The IDS Mutual Fund Group, the proprietary mutual funds of American Express Financial Corporation, wants to change its name and increase some fees it charges investors.

American Express plans to change the name of the IDS Funds to the American Express Funds and will use the abbreviation AXP to replace IDS for the funds in newspaper listings. The firm also wants to add Rule 12b-1 fees to the funds' Class A shares and raise 12b-1 fees for its Class B shares, moves which will generate added trailing commissions for the American Express financial advisors who sell the funds.

In addition, American Express has proposed increasing fund management fees in some instances and adding fee incentives and penalties based on performance for funds which do not have them now.

The proposed changes are outlined in a preliminary proxy statement which American Express filed with the SEC on March 5. Shareholders are scheduled to vote on the proposals at a meeting June 16.

IDS products, which include 37 retail mutual funds and nine variable annuity funds, are sold only through American Express' proprietary sales force of approximately 9,200 advisors and through retirement plans.

The mutual funds had approximately $87.2 billion in assets under management as of Jan. 29. American Express variable annuities had nearly $30 billion in assets under management as of the same date. The IDS funds are based in Minneapolis.

David Kanihan, a spokesperson for American Express, said changes in 12b-1 fees were intended to pay advisors for continuing service they provide investors. The fees will be used for other marketing expenses besides paying trailing commissions, according to the proxy statement.

The changes call for adding a .25 percent fee for Class A shares. That charge will replace a current service charge of .175 percent. For Class B shares, the increase is from .925 to 1.0 percent. A charge of .125 percent will be added to the annuity funds, which currently have no 12b-1 or service fees.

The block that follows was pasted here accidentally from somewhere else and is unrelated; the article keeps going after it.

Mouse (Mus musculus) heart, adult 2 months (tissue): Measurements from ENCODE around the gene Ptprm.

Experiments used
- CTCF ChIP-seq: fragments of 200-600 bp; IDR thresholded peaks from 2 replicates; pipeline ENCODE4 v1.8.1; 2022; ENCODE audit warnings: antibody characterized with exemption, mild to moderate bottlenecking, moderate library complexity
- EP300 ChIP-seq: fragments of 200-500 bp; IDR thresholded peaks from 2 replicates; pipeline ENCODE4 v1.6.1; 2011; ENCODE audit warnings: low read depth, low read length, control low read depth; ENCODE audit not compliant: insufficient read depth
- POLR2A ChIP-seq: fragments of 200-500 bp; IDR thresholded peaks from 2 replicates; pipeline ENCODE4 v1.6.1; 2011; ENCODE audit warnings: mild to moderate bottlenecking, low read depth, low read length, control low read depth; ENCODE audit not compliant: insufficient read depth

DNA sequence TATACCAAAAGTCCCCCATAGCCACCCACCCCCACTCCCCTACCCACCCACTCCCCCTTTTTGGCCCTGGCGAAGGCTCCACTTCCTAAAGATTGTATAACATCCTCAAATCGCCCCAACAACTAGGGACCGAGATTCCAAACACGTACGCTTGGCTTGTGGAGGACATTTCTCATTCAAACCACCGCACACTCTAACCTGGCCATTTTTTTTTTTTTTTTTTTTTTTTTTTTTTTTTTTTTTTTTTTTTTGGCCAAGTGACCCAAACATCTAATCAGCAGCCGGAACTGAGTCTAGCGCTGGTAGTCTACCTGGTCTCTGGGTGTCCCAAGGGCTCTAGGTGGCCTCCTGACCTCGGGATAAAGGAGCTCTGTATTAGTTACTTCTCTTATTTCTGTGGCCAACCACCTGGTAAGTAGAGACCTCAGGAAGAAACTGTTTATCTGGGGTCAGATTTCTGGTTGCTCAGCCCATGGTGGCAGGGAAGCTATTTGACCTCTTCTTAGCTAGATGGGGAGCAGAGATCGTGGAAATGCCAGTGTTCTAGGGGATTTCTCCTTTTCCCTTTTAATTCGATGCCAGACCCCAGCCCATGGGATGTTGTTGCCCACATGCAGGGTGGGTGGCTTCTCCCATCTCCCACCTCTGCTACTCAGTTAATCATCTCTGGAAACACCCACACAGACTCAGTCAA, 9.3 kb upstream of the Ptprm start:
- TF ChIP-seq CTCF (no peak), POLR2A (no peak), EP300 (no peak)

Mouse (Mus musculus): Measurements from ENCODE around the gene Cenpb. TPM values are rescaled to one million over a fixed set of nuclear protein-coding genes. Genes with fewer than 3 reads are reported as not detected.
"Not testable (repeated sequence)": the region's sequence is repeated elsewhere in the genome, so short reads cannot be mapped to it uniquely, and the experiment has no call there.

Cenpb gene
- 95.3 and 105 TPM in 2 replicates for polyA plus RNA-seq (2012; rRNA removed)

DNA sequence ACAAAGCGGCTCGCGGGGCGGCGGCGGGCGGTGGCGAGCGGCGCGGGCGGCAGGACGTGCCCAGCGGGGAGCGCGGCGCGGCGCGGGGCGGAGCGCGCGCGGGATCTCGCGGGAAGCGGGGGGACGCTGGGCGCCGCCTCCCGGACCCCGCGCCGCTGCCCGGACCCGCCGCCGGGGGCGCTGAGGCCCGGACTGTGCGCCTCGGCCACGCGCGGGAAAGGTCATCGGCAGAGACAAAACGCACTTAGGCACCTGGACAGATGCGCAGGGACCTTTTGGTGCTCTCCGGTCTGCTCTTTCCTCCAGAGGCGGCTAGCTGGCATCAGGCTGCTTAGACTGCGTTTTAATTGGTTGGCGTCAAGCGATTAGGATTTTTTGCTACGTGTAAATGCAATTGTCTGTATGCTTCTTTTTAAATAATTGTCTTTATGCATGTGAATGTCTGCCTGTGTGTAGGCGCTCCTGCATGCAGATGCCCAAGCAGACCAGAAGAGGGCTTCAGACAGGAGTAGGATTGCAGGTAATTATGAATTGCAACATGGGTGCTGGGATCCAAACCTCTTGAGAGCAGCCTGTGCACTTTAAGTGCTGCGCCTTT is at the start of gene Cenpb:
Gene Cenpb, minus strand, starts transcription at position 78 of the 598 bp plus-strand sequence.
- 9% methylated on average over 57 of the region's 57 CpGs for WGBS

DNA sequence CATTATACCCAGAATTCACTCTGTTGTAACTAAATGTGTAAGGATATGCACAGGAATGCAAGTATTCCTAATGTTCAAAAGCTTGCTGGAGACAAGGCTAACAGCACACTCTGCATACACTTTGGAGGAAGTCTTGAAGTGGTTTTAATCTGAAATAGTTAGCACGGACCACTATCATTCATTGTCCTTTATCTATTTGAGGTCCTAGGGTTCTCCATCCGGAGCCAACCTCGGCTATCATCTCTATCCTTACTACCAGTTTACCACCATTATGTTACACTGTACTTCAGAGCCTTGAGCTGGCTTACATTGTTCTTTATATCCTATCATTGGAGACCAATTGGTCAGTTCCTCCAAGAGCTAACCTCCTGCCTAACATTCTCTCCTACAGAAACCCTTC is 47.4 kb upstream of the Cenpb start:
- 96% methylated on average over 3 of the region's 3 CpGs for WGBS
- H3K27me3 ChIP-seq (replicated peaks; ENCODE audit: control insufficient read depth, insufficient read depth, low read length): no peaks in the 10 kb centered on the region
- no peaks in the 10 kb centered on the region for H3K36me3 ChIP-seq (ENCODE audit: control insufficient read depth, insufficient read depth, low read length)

The 12b-1 fees also can help American Express sell its funds through intermediaries other than the company's own advisors and retirement plans, according to the proxy statement. The proxy statement offered no details about other distribution arrangements. Kanihan said there are no plans to broaden the funds' distribution outside the American Express proprietary sales force, although the firm regularly examines distribution alternatives.

American Express has some potentially popular products if it decides to sell its funds through other intermediaries. Its New Dimensions, Growth and Blue Chip funds all are highly rated by Morningstar. Other long-time proprietary fund groups, such as Prudential Investments, have begun offering their funds through fund supermarkets to registered investment advisors.

But, the American Express captive sales force has served the fund group well, according to Financial Research Corp., a fund tracking firm in Boston. The IDS funds had net sales last year of $3.5 billion, the 17th highest in the industry.

Financial Research said the sales figures are impressive.

"Among national brokerages, none delivers more consistent and substantial inflows for its propriety fund line-up than AmEx," Financial Research said in a year-end 1998 report.

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